IWDA stands in solidarity with Fiji
February 25, 2016
IWDA sends messages of support, concern and friendship to our neighbours and friends in Fiji. Cyclone Winston hit Fiji over the weekend with winds of 325km/h, and 12m high waves ravaging the country. It is the strongest storm in the Southern Hemisphere since record-keeping began and has caused terrible destruction to communities and infrastructure. Fiji’s population of 900,000+ people live across an archipelago of 333 islands. The National Disaster Management Office tells us that about 14,000 people remain in evacuation centres and continued uncertainty about the fate of many who are yet to be contacted on the smaller islands. The worst affected areas are in the rural areas and in the West and North of the country. The Fijian Government has declared a 30 day state of emergency in the aftermath with big concerns around infrastructure, water (lots of flooding as rain continues), lack of electricity etc. Neither IWDA nor our partners are emergency response organisations, but as you will see below, community mobilisation by local organisations with technical expertise or demographic focus is powerful in getting information and resources to their contacts in communities and sharing stories from the affected areas to ensure appropriate and targeted responses.
IWDA has heard from all our partner organisations and colleagues in the women’s rights network and is relieved to learn there was no loss of life for any of their team or families, despite the environmental devastation. One of IWDA’s partners, Diverse Voices and Action for Equality (DiVA) – reminded us yesterday that “There are always rural and urban poor, single-women headed households, widows, single women, young women, LGBTQI people and people with disabilities with special and additional needs in emergencies, and sometimes their needs are not heard by larger efforts.” Meghan Cooper, IWDA’s Fiji Program Manager, is currently in Fiji and shared the following news with us from our ‘We Rise’ coalition for women’s rights partners in country.
FemLINKPACIFIC have been doing a powerful job as always with their media initiatives for women. If you would like to track stories and recovery directly from Fiji I recommend their Women’s Weather Watch updates website.
Meghan tells us that FemLINKPACIFIC “maintained this campaign throughout the cyclone, sharing information via social media and staying in touch with their rural convenors (based in the West and the North) about their situation and needs of women in rural communities. They are regularly posting updates via their Facebook page and Twitter. I have to say they were a great source of information in the lead up to and during the storm. Unfortunately, public radio was not that informative and television wasn’t an option without electricity (even before electricity went out, TV was poor on information and advice), but surprisingly the internet stayed strong (until my phone died).”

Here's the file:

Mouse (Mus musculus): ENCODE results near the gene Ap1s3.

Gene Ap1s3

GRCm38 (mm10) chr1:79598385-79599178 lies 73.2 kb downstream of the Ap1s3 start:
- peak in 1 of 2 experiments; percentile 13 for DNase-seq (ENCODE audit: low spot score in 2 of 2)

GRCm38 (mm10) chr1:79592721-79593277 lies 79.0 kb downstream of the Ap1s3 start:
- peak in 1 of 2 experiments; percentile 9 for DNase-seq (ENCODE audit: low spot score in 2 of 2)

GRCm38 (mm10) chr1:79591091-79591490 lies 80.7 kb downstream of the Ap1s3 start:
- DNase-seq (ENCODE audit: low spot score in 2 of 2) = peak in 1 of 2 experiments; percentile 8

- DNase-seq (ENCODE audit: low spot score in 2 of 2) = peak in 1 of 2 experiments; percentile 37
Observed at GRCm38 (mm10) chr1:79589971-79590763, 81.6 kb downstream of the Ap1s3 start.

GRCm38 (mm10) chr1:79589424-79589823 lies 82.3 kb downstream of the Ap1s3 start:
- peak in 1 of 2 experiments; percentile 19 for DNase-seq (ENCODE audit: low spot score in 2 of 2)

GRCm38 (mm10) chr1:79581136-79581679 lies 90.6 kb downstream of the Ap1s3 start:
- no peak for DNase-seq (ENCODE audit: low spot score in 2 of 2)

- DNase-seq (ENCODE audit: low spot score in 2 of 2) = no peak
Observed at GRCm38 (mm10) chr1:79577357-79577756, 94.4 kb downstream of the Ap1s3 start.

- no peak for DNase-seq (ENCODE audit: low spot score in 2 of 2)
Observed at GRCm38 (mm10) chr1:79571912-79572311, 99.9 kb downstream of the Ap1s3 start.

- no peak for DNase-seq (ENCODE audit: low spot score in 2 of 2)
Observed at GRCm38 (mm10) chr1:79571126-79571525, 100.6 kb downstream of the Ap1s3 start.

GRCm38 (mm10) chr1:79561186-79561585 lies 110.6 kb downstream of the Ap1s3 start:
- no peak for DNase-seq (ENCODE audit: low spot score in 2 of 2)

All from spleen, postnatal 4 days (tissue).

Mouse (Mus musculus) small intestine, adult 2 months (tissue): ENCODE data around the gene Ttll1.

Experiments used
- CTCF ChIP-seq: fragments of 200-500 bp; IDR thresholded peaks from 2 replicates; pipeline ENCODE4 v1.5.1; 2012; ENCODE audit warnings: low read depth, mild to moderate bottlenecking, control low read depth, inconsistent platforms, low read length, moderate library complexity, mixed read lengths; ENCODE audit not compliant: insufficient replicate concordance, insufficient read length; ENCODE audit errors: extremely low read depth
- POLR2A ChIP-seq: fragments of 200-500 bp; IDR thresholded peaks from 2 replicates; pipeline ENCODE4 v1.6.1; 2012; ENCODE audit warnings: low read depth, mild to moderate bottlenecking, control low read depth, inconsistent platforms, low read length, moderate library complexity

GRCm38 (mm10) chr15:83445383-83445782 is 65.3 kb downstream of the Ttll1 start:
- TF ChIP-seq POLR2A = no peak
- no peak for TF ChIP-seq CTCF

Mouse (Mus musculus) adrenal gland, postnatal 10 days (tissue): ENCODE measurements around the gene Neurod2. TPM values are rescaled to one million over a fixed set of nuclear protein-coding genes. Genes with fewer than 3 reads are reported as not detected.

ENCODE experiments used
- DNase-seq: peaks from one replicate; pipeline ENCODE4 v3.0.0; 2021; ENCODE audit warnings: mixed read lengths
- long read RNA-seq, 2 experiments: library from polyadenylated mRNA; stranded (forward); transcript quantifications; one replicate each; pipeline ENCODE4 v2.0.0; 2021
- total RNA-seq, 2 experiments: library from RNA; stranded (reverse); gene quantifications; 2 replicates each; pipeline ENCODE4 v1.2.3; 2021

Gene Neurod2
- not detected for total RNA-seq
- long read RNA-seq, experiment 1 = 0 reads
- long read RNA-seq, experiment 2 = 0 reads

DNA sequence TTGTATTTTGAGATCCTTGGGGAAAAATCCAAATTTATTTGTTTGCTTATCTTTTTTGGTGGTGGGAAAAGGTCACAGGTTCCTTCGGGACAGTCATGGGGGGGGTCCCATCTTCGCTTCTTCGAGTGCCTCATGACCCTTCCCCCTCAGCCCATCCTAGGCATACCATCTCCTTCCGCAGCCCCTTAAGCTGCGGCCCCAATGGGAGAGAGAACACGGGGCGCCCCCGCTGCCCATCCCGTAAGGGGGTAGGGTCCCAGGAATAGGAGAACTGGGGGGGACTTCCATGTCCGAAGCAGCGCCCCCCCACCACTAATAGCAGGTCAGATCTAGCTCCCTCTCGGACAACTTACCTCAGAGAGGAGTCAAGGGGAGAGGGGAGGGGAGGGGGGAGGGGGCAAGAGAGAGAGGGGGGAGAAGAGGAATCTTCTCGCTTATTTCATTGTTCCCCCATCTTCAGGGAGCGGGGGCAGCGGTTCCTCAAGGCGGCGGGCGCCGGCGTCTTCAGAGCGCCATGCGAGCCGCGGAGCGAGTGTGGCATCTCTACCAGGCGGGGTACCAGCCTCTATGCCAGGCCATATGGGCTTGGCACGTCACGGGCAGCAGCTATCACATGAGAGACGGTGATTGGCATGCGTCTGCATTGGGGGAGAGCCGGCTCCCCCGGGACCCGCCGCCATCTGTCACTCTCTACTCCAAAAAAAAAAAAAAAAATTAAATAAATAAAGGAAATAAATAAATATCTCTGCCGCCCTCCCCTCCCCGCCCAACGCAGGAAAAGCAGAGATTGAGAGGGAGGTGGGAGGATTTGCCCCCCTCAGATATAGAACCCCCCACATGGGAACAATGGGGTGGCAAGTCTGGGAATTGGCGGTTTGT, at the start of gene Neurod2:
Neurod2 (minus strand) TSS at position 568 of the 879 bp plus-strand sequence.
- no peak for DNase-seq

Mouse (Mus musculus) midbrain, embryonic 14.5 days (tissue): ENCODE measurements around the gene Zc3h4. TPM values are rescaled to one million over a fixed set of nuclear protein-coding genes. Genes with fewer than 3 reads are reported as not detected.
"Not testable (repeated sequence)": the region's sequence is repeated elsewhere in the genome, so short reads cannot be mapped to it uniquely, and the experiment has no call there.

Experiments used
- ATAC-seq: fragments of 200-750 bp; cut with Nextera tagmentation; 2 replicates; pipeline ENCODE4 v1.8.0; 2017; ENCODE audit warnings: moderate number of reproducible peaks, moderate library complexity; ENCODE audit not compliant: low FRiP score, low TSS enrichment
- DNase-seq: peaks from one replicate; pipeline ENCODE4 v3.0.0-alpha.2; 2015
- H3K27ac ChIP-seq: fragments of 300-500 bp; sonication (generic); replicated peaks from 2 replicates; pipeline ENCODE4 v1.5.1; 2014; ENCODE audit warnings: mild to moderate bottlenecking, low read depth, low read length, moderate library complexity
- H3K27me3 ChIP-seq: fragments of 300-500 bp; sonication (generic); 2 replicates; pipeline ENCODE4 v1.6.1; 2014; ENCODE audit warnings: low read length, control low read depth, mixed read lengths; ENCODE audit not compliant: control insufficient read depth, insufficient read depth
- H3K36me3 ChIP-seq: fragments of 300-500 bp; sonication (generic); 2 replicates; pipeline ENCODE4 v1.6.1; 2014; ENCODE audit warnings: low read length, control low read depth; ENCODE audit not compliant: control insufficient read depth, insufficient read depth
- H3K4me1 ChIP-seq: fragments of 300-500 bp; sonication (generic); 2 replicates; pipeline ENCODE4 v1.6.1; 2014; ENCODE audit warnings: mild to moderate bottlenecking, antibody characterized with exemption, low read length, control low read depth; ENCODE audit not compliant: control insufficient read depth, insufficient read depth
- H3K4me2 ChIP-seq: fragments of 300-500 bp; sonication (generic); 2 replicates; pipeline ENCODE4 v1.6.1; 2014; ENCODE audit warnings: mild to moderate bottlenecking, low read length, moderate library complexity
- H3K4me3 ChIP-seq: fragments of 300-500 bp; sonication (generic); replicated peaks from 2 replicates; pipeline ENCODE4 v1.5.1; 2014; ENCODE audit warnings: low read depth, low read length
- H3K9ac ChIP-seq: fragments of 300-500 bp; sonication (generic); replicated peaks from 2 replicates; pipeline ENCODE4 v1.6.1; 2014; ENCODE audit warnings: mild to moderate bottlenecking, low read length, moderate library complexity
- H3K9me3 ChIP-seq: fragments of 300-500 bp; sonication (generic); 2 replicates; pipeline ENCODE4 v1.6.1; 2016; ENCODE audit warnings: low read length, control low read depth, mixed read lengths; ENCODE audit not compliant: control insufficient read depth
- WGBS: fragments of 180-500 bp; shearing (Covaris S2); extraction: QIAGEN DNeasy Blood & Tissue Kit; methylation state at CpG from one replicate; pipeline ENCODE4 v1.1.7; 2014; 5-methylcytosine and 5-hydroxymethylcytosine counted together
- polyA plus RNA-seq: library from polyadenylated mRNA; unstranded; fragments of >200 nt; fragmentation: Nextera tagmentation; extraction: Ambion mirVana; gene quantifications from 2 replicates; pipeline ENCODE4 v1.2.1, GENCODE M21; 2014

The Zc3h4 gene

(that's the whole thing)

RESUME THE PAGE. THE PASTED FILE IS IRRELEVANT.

DiVA were working in the West for community consultations with women-led, youth and LGBTQI networks when the storm hit. They found safe accommodation in a hotel, and have stayed in Lautoka, following up with those networks about their safety and wellbeing. DiVA have also established a small emergency fund to raise money for supplies. Yesterday they were visiting community activists in informal settlements in the West outside of Lautoka (take a look at their update and photos from yesterday’s visit via their Facebook page here).
The Fiji Women’s Rights Movement are staying in close contact with the partners above, their regional coordinators and offering support to them and others where possible. The main focus is circulating information about available services and identifying where support and services are needed.
Meghan finished her post by saying “So all in all, not a great weekend but as our partners are showing us, out of hardship comes some fantastic community mobilisation and support.”
IWDA encourages our supporters to join the emergency appeal for reconstruction and recovery for our Fijian friends and neighbours. Please see the ACFID website for further details.